Let’s talk about transition plans….

I’ve always thought that every student’s transition plan should include a goal of developing self-advocacy skills.  This came to mind as I read a court case from Pennsylvania about a student taking classes at a university while still enrolled in the local high school.  We don’t see a lot of court cases about transition plans, so let’s see what we can learn from this one.    

What Happened?  The student had enough credits to graduate, but the IEP Team decided to hold off on that for one more year. During that year the student would participate in two non-academic college transition programs provided by the high school, while taking two college level classes at West Chester University.  The student passed both of those classes, but with grades of D and D-.  The school reported that the student made progress in the transition programs which targeted study skills and planning.  But the parent, citing those poor grades in the college classes, alleged a denial of FAPE.

What Did the Court Do?  The court ruled for the school.  The parents argued that the WCU grades indicated that the student had regressed. The court rejected this, noting that “there is no evidence suggesting that the grades [the student] received at WCU, a four-year university, are somehow comparable to the grades [the student] received in high school.” The court also noted that the student did not give consent for the staff at the high school’s transition program to communicate with the WCU professors.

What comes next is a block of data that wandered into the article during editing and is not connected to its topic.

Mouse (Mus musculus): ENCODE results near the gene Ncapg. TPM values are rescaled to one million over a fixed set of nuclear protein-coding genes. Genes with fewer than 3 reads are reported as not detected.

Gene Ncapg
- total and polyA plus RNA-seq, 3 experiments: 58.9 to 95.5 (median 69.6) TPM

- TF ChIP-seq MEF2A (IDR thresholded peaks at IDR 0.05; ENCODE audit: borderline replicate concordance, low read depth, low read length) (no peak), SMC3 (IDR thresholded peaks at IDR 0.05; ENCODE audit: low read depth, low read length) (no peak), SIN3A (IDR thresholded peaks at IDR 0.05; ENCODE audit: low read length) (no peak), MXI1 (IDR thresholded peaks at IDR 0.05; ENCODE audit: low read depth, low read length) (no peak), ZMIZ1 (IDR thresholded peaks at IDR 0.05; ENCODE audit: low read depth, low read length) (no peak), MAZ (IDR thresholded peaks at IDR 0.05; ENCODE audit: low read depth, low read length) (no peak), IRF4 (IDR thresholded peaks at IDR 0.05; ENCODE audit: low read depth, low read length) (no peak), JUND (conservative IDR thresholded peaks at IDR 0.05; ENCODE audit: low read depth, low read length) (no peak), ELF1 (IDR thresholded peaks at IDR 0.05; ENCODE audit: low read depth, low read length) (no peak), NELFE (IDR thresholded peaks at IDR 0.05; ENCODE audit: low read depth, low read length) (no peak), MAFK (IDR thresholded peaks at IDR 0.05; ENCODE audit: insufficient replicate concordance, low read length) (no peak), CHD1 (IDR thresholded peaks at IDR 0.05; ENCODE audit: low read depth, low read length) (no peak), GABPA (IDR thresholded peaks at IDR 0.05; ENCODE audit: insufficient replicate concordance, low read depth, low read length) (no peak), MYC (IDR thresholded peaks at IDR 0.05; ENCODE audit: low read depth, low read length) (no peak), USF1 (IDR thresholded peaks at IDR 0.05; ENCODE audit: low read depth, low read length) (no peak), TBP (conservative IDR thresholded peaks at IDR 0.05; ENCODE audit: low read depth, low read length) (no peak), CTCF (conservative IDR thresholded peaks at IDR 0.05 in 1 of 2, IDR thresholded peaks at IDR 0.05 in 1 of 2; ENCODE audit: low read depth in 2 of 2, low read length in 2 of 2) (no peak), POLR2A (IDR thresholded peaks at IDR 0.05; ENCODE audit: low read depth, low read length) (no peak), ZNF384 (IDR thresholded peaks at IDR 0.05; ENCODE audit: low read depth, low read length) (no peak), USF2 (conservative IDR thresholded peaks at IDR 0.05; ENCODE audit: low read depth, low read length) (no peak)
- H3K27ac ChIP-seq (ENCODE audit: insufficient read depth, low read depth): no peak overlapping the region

What Can We Learn?   Notice that the WCU classes were not part of the student’s IEP, so the low grades were not the school’s business.  They were being taught by WCU instructors as part of the regular college level program.  The school district was only responsible for the non-academic programs designed to assist the student with transition to post-secondary life and the school was able to produce evidence of the student’s progress in those programs. 

It hurt the student’s cause that she did not give her consent for communication between the high school and the college. But that raises an issue: did the student’s transition plan include self-advocacy as a goal?  Did the transition plan help the student understand the importance of communication between the high school and the college?   These parents were not represented by a lawyer and I do not know if those questions were asked. Any good lawyer would have probed that issue.

This one is Moynihan v. West Chester Area School District, decided by the federal court for the Eastern District of Pennsylvania on March 18, 2022.  It’s published by Special Ed Connection at 80 IDELR 216.


Got a question or comment for the Dawg?  Let me hear from you at jwalsh@wabsa.com

Tomorrow: Toolbox Tuesday!!